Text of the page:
On Friday, the 18th of September, we left Parowan, and arrived at Cedar City, some eighteen miles, about one o'clock. During the afternoon an express arrived from the Indians, stating one of their warriors had run up and looked into the corral and he supposed that "only five or six of the emigrants were killed yet." These were the words of the expressmanParowan. The same night four men were sent out from to go and learn what was the fate of the train, and, as they pretended, to save, if possible, some of its members.

I omitted to mention, in the proper place, that Mr. Dame, President of Parowan, informed me that the attack on the train commenced on Monday, the 14th of September. I asked him if he could not raise a company and go out and relieve the besieged train. He replied that he could go out and take them away in safety, but he dared not—he dared not disobey counsel.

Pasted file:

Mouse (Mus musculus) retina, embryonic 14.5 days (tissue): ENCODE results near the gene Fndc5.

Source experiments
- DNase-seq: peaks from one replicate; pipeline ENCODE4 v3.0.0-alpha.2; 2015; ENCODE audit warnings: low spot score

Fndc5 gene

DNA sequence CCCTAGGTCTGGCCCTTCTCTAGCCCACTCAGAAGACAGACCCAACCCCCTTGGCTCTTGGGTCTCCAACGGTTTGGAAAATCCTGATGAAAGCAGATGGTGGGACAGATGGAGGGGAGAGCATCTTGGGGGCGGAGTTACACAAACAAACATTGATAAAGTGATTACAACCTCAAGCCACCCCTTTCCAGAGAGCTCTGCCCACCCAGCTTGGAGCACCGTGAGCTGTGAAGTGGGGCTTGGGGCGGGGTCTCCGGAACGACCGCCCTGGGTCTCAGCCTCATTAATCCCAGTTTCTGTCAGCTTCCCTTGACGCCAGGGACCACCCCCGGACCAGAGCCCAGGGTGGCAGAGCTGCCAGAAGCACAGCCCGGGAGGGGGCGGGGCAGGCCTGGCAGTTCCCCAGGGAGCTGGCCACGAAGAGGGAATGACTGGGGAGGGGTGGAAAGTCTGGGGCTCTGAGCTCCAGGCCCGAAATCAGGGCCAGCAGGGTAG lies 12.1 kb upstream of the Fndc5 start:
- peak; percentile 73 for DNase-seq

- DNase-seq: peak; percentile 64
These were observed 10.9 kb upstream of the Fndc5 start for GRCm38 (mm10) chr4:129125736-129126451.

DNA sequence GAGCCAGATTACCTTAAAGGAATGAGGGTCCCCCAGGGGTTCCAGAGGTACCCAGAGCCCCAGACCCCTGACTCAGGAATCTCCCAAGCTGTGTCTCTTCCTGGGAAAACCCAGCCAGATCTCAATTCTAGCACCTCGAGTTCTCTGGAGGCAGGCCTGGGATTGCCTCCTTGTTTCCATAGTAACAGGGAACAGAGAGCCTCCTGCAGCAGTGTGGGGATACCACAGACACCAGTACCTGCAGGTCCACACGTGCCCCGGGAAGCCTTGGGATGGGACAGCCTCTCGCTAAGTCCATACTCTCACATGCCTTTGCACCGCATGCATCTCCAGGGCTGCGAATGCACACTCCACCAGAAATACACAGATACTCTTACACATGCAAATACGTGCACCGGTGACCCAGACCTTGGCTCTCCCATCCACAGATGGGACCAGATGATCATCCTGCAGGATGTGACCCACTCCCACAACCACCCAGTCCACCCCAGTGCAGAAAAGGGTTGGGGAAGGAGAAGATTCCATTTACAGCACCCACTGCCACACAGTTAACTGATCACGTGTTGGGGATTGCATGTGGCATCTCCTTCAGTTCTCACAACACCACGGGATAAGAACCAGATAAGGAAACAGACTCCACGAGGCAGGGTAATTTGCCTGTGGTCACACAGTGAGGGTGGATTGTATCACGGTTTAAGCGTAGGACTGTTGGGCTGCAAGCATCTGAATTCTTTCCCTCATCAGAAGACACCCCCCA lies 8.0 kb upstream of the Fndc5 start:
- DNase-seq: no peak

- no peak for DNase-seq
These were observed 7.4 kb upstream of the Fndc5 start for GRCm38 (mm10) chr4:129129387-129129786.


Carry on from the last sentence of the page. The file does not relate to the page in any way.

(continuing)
On Saturday at 12 o'clock, we left Cedar city. About the middle of the afternoon we met the four men who were sent out the night previous returning in a wagon, Matthews and Tanner held a council with them apart, and when they left, Matthews told me the entire train had been cut off; and, as it was still dangerous to travel the road, they had concluded it was better for us to pass the spot in the night. We continued on, without much conversation, and about dusk met Mr. Dame, (I did not know that he had left Cedar city,) and three other white men, coming from the scene of slaughter, in company with a band of some twenty Indian warriors. One of the men in company with Mr. Dame was Mr. Haight, President of Cedar city. Mr. Dame said they had been out to see to the burying of the dead; but the dead were no buried. From what I heard, I believe the bodies were left lying naked upon the ground, having been stripped of their clothing by the Indians. These Indians had a two-horse wagon, filled with something I could not see, as blankets were carefully spread over the top. The wagon was driven by a white man, and beside him, there were two or three Indians in it. Many of them had shawls, and bundles of women's clothes were tied to their saddles. They were also well supplied with guns or pistols, besides bows and arrows. The hindmost Indians were driving several head of the emigrant's cattle. Mr. Dame and Mr. Haight and their men seemed to be on the best terms with the Indians, and they were all in high spirits, as if they were mutually pleased with the accomplishment of some desired object.